RIAA: YouTube Audio Rippers Are New Pirating Threat

The Recording Industry of America says sites that allow users to download audio need to be stopped.

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In recent years, YouTube has become a premiere destination for music—nine of the top 10 videos of all time are music videos—but, with websites that convert the audio to an mp3 file, it has also become one of the best spots for digital music pirates, and the Recording Industry Association of America wants it to stop.

Famous for lawsuits directed at BitTorrent and other peer-to-peer filesharing websites, the RIAA has pressured CNET's Download.com to remove software that can be used to rip the audio from YouTube videos, and has had conversations with Google about removing sites that do the same thing, such as youtube-mp3.org, from its search engine listings.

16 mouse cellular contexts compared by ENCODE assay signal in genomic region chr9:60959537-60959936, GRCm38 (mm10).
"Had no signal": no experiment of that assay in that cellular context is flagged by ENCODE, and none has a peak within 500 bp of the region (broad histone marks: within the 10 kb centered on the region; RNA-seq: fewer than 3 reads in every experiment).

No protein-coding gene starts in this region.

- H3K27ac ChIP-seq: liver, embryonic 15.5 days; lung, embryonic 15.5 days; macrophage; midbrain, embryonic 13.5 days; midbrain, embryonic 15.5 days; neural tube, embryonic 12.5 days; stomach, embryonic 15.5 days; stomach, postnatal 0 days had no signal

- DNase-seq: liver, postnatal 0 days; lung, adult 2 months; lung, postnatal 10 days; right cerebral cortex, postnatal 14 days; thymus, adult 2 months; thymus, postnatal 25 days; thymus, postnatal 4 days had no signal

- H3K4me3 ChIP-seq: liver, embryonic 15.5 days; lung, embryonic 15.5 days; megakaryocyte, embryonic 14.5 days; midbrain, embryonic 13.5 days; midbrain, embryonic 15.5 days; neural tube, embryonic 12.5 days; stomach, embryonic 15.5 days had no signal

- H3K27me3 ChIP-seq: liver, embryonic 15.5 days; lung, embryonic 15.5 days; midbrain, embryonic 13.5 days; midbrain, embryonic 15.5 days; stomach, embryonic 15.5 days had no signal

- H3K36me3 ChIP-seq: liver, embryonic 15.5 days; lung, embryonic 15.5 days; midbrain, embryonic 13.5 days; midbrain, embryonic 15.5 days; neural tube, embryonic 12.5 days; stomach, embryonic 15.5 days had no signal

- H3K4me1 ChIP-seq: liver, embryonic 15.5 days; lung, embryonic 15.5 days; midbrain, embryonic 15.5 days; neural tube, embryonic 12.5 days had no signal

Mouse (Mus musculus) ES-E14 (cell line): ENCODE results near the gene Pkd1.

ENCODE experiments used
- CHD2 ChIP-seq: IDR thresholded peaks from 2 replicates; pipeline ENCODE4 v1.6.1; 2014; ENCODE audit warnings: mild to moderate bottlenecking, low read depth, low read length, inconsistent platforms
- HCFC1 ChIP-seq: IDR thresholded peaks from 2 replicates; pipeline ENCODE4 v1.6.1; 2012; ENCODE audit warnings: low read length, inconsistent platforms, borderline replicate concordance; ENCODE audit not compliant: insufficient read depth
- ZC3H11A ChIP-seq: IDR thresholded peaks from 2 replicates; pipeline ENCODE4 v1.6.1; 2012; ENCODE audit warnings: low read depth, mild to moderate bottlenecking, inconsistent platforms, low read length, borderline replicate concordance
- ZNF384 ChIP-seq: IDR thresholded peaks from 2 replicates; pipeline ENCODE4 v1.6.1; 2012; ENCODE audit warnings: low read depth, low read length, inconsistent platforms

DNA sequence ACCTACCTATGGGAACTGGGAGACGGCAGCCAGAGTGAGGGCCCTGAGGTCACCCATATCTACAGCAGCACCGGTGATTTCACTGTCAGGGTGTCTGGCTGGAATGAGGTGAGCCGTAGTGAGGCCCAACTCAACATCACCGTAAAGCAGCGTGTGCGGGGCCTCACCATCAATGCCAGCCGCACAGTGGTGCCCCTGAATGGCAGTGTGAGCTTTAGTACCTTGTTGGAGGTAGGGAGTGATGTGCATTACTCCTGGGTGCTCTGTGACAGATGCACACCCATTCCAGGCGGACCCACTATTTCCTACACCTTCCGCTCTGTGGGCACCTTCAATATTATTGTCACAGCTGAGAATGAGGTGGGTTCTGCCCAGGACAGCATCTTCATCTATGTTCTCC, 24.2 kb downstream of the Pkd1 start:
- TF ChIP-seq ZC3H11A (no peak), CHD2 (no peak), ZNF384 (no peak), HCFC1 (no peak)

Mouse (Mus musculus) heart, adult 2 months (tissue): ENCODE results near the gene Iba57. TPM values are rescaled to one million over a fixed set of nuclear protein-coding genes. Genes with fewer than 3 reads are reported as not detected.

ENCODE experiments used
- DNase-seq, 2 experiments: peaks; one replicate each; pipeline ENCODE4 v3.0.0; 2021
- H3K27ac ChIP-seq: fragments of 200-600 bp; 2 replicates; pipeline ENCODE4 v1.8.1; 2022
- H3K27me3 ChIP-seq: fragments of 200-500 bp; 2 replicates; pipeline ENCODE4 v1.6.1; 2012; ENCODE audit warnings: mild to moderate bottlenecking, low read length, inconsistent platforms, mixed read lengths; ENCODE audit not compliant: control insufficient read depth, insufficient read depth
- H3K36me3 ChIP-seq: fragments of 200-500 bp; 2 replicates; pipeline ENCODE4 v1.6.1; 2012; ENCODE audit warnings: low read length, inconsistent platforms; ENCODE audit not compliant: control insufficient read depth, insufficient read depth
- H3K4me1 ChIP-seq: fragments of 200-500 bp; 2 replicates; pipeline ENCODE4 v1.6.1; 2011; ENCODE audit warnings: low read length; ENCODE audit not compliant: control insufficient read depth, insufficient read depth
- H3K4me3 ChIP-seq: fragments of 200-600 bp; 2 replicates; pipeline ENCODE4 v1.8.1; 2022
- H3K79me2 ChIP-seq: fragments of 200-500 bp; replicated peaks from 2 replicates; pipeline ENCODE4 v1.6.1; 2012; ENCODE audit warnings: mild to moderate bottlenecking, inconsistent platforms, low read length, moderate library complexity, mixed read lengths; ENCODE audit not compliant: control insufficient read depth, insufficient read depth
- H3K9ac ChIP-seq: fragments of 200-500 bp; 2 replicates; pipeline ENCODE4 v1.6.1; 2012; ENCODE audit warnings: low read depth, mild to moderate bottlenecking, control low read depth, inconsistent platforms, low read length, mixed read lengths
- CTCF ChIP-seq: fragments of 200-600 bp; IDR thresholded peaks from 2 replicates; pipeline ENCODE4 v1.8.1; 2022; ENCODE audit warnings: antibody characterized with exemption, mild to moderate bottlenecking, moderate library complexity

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"These software applications turn YouTube from a streaming site into a download site," Cara Duckworth, a spokesperson for the RIAA, wrote in an E-mail. "There is no question that is why these applications are so popular and have been downloaded millions of times."

Though RIAA has formally requested that Google remove more than 500,000 URLs from search over the past 13 months, it has never formally requested that Google delist conversion sites.

In a release from the organization late last year, the RIAA wrote that Google "has taken some modest steps to deal with copyright infringement online," but that Google receives "financial benefits from sites and applications that engage in piracy."

In that paper, RIAA asked Google to "prohibit activity on YouTube that induces infringement," by allowing these converters to rip its audio. The practice is currently prohibited by YouTube's user policy agreement, but many sites were still active as of Friday afternoon.

In recent days, Google has shown a willingness to budge on the issue—it sent the owner of youtube-mp3.org a cease-and-desist letter, asking its German owner to end the service.

In 2008, the RIAA announced it would abandon its practice of suing individual pirates, and, for the most part, has stopped. It has since called on search engines, internet service providers, and other "intermediaries" to voluntarily remove access to popular pirating sites.